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The Reality of Hope and Positivity for Someone With Chronic Illness

“You’re so negative!”

“You never know, your miracle could be right around the corner.”

“Instead of researching all that could go wrong, why don’t you just trust that something could go right?”

“So, this treatment is helping? You’ll be back to yourself in no time!”

“Think positive!”

“You’ve got to have hope things will get better if you want them to.”

If you’re living with a chronic illness, chances are you’ve heard at least one of these more than once from well-meaning people, and indeed, I used to think that was how I was going to survive — and beat — this beast.

After four years of living with chronic migraine disorder, in 24/7 pain, 365 days a year, I’ve learned a lot: This monster is genetic and neurological, there’s no cure, treatments only put a small dent in it for many sufferers, depression often comes with the territory and small victories matter.

I’ve also learned that when you’re living in the kind of sunshine and happiness most people picture as hope and positivity, each successive treatment that fails can crush your soul bit by bit. So I’ve had to alter my perceptions of hope and positivity in order to keep them alive.

To those who say I’m negative or hopeless, I have this to say:

You can’t make informed decisions about your care if you are not realistic.

Positivity and hope are not unicorns pooping rainbows and butterflies. For many of us, they are the acceptance of our condition and the strength to wake up and face each day and not give up.

It’s finding the best in a life filled with pain and uncertainty.

It’s not about spending life in pursuit of that one magic cure that may not exist — it’s about knowing the real chances that this or the next treatment may not work, but trying them anyway… and if it helps, well, then we can have a pleasant surprise.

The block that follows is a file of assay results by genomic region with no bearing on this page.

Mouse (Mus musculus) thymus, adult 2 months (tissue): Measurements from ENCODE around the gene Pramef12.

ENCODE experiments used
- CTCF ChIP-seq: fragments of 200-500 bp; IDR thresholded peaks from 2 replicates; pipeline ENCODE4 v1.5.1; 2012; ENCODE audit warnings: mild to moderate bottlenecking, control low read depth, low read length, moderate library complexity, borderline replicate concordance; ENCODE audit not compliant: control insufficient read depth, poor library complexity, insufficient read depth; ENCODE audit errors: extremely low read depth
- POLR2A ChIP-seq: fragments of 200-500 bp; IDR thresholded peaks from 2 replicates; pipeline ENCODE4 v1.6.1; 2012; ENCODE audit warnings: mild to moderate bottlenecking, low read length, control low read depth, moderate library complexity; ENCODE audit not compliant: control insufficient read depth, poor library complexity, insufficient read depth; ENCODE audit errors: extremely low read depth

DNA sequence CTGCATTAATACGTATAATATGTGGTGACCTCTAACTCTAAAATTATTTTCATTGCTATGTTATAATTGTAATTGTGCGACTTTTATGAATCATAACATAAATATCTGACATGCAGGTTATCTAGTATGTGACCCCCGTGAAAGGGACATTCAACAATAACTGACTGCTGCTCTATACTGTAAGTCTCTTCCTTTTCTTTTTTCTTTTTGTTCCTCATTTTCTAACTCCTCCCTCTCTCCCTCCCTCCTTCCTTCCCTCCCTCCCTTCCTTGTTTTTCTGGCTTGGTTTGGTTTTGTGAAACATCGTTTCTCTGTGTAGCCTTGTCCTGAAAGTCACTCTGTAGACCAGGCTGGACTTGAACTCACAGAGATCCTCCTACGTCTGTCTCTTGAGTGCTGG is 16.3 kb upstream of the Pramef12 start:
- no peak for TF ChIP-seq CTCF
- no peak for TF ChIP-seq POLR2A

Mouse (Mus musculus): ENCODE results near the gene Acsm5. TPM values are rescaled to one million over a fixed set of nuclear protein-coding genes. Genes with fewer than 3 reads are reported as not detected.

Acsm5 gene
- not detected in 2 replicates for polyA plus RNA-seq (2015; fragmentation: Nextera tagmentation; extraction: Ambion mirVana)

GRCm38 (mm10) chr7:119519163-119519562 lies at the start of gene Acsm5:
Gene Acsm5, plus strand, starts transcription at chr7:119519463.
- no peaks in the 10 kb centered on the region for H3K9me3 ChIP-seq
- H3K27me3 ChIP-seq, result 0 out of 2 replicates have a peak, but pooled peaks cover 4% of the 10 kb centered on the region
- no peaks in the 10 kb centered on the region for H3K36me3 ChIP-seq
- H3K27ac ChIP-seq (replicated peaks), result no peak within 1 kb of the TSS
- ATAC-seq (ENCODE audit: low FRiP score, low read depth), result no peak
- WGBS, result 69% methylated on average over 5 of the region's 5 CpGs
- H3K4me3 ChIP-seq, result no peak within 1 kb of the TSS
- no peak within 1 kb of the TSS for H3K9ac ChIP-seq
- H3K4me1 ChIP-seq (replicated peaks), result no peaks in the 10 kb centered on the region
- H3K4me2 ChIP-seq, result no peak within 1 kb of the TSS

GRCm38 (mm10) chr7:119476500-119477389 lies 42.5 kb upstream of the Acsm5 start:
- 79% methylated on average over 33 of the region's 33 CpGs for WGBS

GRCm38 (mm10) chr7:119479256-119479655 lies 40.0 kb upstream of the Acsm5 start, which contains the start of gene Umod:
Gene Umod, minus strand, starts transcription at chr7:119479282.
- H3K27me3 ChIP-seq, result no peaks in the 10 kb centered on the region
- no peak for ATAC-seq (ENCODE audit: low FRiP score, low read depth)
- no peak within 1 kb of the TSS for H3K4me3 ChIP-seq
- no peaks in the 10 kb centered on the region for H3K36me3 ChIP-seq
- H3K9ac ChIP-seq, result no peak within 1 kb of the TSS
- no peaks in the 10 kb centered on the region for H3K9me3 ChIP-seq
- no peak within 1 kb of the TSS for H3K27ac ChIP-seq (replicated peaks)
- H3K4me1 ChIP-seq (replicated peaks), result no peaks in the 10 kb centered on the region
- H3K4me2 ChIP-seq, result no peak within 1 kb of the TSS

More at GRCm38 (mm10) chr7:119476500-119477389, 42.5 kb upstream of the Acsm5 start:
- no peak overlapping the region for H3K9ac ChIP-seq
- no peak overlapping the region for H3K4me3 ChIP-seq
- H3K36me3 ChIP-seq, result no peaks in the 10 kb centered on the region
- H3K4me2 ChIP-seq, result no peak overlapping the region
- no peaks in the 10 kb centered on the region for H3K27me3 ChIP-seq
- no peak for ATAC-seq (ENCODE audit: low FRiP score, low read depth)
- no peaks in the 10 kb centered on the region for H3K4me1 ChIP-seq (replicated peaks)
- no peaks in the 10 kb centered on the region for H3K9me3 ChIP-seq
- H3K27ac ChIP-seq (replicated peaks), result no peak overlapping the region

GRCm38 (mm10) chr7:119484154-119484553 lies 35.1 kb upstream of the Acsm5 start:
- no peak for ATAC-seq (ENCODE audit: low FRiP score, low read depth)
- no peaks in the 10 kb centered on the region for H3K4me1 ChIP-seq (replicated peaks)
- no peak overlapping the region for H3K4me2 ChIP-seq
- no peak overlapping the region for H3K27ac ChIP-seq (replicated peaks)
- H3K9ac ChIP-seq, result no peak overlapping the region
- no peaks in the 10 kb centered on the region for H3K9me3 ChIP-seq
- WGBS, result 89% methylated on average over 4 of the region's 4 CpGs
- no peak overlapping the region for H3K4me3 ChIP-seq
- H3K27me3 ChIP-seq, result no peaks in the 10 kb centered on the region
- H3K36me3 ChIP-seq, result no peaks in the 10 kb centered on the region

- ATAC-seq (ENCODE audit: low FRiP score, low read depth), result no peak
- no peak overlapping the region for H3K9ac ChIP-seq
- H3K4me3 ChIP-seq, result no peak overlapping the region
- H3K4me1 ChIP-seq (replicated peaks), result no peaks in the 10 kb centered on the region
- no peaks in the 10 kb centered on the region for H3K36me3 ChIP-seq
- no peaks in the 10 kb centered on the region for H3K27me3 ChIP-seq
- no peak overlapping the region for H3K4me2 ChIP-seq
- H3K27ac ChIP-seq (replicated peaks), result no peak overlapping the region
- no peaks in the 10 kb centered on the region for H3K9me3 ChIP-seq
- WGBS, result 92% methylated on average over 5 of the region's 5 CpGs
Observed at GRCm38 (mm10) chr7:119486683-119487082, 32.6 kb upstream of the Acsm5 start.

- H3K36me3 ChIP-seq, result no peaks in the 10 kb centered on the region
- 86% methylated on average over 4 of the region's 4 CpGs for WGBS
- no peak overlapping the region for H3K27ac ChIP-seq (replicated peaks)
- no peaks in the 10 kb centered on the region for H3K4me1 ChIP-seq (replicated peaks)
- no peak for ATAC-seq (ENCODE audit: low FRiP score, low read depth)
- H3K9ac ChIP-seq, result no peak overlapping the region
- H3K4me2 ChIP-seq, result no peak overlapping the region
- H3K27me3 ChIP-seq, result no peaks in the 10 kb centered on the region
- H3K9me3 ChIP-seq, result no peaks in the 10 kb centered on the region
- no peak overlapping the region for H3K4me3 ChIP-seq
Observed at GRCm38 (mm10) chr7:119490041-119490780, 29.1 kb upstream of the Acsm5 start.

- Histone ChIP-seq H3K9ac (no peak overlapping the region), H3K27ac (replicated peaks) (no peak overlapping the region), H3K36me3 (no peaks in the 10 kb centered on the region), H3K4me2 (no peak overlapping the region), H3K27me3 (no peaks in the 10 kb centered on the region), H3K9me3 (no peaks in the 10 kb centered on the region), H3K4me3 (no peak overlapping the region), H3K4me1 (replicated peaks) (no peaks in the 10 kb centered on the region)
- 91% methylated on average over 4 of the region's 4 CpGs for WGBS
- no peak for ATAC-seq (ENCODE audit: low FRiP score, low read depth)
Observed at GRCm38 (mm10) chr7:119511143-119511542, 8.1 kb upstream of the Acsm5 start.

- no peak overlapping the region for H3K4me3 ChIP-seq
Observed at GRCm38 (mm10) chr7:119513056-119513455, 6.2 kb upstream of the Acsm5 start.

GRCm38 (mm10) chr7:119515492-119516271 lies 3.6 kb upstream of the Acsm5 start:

And if it doesn’t, we’re not going to fall apart, because we didn’t put all our hopes in that basket. It’s how we don’t break each time something else fails.

It’s about knowing the real odds that even if something does help, it will likely not improve our lives drastically or dramatically, and learning to live with the small victories as if they’re an Olympic gold medal.

It’s about knowing that not only is each day an unknown and sometimes the next hour and the next minute are unknowns… but we will navigate them the best we can.

It’s about realizing you may not attain the dreams and hopes you once had in life, not because you don’t have the desire, but because there are limits both physically and mentally now that keep you from doing so… and reaching for new dreams and hopes, even if those are just a day at a time.

So don’t tell me I’m being negative when I don’t get excited by the next fad miracle cure, when I say I may never finish college, when I’m pragmatic about the odds of a treatment giving me my old life back or the possibility I’ll always carry the burden of pain through the rest of my life.

I am cautiously optimistic, realistically hopeful, and pragmatically positive — and if you aren’t in my boat bailing out the rainwater with me, don’t tell me I’m wrong for how I weather the storm.

The Mighty is asking the following: Tell us one thing your loved ones might not know about your experience with disability, disease or mental illness. What would you say to teach them? If you’d like to participate, please send a blog post to [email protected] Please include a photo for the piece, a photo of yourself and 1-2 sentence bio. Check out our Submit a Story page for more about our submission guidelines.